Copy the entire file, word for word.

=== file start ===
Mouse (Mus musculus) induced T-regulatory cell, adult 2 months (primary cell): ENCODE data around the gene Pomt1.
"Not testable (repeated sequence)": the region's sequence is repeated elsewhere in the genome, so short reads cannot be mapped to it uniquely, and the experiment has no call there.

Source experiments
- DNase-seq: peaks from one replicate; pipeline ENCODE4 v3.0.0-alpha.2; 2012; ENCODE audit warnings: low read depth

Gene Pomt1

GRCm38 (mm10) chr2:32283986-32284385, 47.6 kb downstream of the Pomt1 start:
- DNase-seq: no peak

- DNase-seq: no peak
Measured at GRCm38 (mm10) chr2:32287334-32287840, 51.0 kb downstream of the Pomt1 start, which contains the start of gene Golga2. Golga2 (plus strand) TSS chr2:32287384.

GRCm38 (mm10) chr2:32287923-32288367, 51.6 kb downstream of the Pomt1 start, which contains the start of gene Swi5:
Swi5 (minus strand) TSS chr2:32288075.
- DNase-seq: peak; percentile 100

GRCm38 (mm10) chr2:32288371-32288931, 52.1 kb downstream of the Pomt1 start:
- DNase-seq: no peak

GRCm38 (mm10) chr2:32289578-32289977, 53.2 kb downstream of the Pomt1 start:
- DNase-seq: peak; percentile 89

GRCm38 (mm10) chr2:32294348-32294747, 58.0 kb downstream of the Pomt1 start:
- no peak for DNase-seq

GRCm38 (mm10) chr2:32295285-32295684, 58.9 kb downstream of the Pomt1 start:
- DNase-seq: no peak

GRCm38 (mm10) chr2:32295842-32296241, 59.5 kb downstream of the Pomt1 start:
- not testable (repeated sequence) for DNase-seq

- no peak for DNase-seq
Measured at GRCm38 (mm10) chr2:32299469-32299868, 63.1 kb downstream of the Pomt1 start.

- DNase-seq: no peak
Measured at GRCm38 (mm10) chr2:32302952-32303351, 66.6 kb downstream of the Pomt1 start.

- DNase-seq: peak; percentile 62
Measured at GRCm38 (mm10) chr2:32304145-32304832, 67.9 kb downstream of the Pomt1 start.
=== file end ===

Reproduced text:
Mouse (Mus musculus) induced T-regulatory cell, adult 2 months (primary cell): ENCODE data around the gene Pomt1.
"Not testable (repeated sequence)": the region's sequence is repeated elsewhere in the genome, so short reads cannot be mapped to it uniquely, and the experiment has no call there.

Source experiments
- DNase-seq: peaks from one replicate; pipeline ENCODE4 v3.0.0-alpha.2; 2012; ENCODE audit warnings: low read depth

Gene Pomt1

GRCm38 (mm10) chr2:32283986-32284385, 47.6 kb downstream of the Pomt1 start:
- DNase-seq: no peak

- DNase-seq: no peak
Measured at GRCm38 (mm10) chr2:32287334-32287840, 51.0 kb downstream of the Pomt1 start, which contains the start of gene Golga2. Golga2 (plus strand) TSS chr2:32287384.

GRCm38 (mm10) chr2:32287923-32288367, 51.6 kb downstream of the Pomt1 start, which contains the start of gene Swi5:
Swi5 (minus strand) TSS chr2:32288075.
- DNase-seq: peak; percentile 100

GRCm38 (mm10) chr2:32288371-32288931, 52.1 kb downstream of the Pomt1 start:
- DNase-seq: no peak

GRCm38 (mm10) chr2:32289578-32289977, 53.2 kb downstream of the Pomt1 start:
- DNase-seq: peak; percentile 89

GRCm38 (mm10) chr2:32294348-32294747, 58.0 kb downstream of the Pomt1 start:
- no peak for DNase-seq

GRCm38 (mm10) chr2:32295285-32295684, 58.9 kb downstream of the Pomt1 start:
- DNase-seq: no peak

GRCm38 (mm10) chr2:32295842-32296241, 59.5 kb downstream of the Pomt1 start:
- not testable (repeated sequence) for DNase-seq

- no peak for DNase-seq
Measured at GRCm38 (mm10) chr2:32299469-32299868, 63.1 kb downstream of the Pomt1 start.

- DNase-seq: no peak
Measured at GRCm38 (mm10) chr2:32302952-32303351, 66.6 kb downstream of the Pomt1 start.

- DNase-seq: peak; percentile 62
Measured at GRCm38 (mm10) chr2:32304145-32304832, 67.9 kb downstream of the Pomt1 start.